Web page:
Elderly woman smiling outside

EndoPredict is a genomic test used to measure a person’s risk of breast cancer recurring from diagnosis through 15 years. The results are used, with other information about the cancer, to help determine whether you need chemotherapy after surgery.

You may hear EndoPredict called a prognostic test, which means it’s a test that predicts your likelihood of experiencing a particular medical event. Prognostic tests are different than diagnostic tests, which show whether you have a medical condition. Prognostic test results showing a high likelihood of recurrence do not guarantee that you’ll have a recurrence—but they can help you and your care team make treatment decisions.

EndoPredict is performed using tumor tissue taken during a biopsy or breast cancer surgery such as lumpectomy or mastectomy. The National Comprehensive Cancer Network (NCCN) and American Society of Clinical Oncology (ASCO) both support the use of EndoPredict in making decisions about post-surgery treatment and include it in their standard treatment guidelines.

EndoPredict can also be used to identify people who should continue taking endocrine therapy beyond the standard five years.


Who is EndoPredict for?

EndoPredict can be used to test tumors from women who are postmenopausal or who are age 50 and over, and have:

  • Been diagnosed with hormone receptor-positive, HER2-negative breast cancer
  • Have zero to three lymph nodes testing positive for breast cancer
  • A biopsy tumor sample that has never been frozen

Right now, data are limited about how helpful genomic tests for early-stage breast cancer are in planning treatment for male breast cancer. Some data suggest that another genomic test result, the Oncotype DX Recurrence Score, may provide information on the risk of recurrence for men.


How does EndoPredict work?

EndoPredict analyzes 12 genes to determine a Molecular Score. The Molecular Score is then analyzed with the tumor size and lymph node status to determine an EPclin Score, which predicts the likelihood of cancer recurrence within 10 years and whether chemotherapy may be helpful. EndoPredict can be used in early-stage hormone receptor-positive, HER2-negative breast cancer if there is no cancer in the lymph nodes or if cancer is in one to three lymph nodes.

The EPclin Score shows whether the cancer is at high risk or low risk of recurring within 10 years.


What do EndoPredict results mean?

Your risk of recurrence will be reported as an EPclin Risk Score, a combination of EndoPredict’s Molecular Score, the tumor size, and the lymph node status.

Possible results include:

  • 1.0 to 3.3: Cancers in this group have a low risk (less than 10%) of distant recurrence within 10 years. Women with low scores may be able to go without chemotherapy treatment, depending on other features of the cancer.
  • 3.4 to 6.0: Cancers in this group have a high risk (10% or greater) of distant recurrence within 10 years. Chemotherapy will likely be recommended.
  • 6.0 to 8.2: Cancers in this group are reported as having a high risk of distant recurrence within 10 years. Chemotherapy will likely be recommended. However, scores greater than 6.0 were not validated in clinical trials. This means less is known about the accuracy of the result.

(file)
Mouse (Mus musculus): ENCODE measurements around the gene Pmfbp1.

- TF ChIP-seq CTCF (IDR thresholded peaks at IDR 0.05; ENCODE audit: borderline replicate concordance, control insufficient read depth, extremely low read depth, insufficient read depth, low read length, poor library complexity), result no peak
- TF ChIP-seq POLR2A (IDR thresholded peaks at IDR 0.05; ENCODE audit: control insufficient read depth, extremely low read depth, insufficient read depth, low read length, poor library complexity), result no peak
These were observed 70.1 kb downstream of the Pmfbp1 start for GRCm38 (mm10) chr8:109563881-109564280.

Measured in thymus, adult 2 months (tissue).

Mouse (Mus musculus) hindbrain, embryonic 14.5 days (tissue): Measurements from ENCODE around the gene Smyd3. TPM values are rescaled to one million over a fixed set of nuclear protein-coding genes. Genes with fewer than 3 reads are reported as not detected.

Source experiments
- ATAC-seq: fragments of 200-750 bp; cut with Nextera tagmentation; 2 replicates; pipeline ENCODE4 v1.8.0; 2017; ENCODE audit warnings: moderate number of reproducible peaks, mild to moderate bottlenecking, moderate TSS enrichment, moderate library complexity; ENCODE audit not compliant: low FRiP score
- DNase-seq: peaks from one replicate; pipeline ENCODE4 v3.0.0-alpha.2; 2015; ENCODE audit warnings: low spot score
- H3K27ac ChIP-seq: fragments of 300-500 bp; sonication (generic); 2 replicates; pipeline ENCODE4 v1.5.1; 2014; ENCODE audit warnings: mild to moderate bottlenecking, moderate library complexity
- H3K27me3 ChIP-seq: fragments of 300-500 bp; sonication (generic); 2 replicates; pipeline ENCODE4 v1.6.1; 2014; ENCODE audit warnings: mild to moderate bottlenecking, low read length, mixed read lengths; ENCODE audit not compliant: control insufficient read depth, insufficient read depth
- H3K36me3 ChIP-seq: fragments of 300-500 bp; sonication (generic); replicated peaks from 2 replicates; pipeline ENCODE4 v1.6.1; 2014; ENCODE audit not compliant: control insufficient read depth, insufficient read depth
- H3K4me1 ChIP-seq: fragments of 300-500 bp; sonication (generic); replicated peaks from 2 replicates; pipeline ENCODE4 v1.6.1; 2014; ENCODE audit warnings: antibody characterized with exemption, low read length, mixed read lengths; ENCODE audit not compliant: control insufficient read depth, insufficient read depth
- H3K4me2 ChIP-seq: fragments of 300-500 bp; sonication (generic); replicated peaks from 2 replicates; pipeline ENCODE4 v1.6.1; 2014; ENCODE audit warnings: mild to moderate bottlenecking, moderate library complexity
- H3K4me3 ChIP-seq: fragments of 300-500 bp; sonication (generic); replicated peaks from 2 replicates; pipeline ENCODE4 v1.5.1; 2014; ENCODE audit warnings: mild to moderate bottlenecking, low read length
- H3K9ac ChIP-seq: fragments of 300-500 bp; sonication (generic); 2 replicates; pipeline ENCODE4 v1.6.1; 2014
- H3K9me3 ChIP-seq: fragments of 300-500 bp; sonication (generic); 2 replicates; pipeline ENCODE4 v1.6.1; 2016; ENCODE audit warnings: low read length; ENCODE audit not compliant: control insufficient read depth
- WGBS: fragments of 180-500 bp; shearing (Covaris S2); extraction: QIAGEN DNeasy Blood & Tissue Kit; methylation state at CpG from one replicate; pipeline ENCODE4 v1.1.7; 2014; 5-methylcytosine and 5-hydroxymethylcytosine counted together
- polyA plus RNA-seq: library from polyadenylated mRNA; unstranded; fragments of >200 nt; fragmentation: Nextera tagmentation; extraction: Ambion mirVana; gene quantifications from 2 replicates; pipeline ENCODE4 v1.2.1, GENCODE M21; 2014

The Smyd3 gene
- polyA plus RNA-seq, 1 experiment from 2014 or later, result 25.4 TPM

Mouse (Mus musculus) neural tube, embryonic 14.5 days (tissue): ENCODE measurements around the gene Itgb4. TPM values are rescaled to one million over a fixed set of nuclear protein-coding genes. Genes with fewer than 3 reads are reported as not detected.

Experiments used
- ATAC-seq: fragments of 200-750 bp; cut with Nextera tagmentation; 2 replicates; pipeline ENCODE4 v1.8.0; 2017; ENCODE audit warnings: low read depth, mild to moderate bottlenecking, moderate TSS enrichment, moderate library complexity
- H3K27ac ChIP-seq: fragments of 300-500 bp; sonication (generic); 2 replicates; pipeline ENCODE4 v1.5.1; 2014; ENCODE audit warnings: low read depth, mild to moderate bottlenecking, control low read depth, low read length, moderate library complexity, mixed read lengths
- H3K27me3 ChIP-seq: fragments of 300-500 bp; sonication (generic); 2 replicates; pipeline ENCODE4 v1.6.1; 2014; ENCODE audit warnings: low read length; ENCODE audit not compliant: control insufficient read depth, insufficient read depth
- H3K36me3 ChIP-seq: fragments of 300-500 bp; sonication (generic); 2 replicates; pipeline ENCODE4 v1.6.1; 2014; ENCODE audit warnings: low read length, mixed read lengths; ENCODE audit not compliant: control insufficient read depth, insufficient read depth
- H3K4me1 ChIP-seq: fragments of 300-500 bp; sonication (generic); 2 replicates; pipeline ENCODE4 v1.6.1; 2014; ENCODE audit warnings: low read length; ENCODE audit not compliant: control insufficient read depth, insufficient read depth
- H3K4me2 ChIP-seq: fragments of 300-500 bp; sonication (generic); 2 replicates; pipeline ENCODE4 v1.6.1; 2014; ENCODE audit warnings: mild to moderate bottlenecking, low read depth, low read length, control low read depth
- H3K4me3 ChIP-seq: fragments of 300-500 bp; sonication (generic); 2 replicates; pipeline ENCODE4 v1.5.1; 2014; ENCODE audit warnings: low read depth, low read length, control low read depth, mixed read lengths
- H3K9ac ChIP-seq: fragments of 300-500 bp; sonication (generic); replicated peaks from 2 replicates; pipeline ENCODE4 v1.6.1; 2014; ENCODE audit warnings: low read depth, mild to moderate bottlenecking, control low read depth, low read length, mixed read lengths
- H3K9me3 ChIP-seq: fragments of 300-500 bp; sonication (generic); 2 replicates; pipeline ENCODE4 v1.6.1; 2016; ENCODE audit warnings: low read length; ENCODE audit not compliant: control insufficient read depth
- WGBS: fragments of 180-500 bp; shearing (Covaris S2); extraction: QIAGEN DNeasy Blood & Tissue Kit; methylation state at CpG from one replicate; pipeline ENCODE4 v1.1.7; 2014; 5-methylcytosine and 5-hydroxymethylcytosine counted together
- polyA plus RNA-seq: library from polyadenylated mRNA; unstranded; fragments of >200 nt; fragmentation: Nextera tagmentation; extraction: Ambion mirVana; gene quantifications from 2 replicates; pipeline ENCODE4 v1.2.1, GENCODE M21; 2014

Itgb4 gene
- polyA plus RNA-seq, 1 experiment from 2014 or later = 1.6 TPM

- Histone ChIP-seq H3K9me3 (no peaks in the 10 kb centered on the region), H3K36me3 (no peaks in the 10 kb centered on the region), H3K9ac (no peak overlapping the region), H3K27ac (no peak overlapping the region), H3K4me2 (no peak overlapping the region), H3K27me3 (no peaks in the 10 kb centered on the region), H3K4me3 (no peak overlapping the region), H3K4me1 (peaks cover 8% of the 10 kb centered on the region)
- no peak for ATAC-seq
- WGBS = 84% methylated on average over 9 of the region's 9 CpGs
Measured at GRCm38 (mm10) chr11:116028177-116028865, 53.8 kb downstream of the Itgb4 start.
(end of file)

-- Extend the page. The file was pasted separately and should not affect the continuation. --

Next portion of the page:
If the EPclin score is less than 1.0, your results report will not include it.

Your results will be sent to your doctors as a Breast Cancer Gene Expression Profile. The report includes your EPclin Score, the 12-gene molecular score, the tumor stage, and the lymph node status. It will also provide a percent chance of distant recurrence and the estimated absolute chemotherapy benefit. Your doctors will use all of this information to determine whether you can safely avoid chemotherapy after surgery.

If you’ve already completed five years of endocrine therapy without having chemotherapy, the report will also include a long-term treatment planning category that offers a percent chance of late distant recurrence in years five-15. Your doctors can use this category to help determine if you should continue taking endocrine therapy.


Paying for EndoPredict

If you have private health insurance, your carrier may pay part or all of the cost of EndoPredict. It’s best to check your coverage before you have the test to avoid unexpected costs. Visit your insurance company’s online portal or call their customer service line to speak with someone about your plan’s coverage policy. Medicare and Medicaid may also provide some coverage of the cost of EndoPredict.

The maker of EndoPredict, Myriad Genetics, offers a financial assistance program for people who meet certain eligibility requirements. The financial assistance page of their website has more information about how to qualify, an application form, and a calculator to estimate what you’ll pay for EndoPredict based on your household income and family size.

For more information on financial assistance for breast cancer testing and treatment, visit our Financial Assistance page.


Related resources


Stay connected

Sign up to receive emotional support, medical insight, personal stories, and more, delivered to your inbox weekly.


Reviewed and updated: June 5, 2024

Reviewed by: Laura Huppert, MD


Was this page helpful?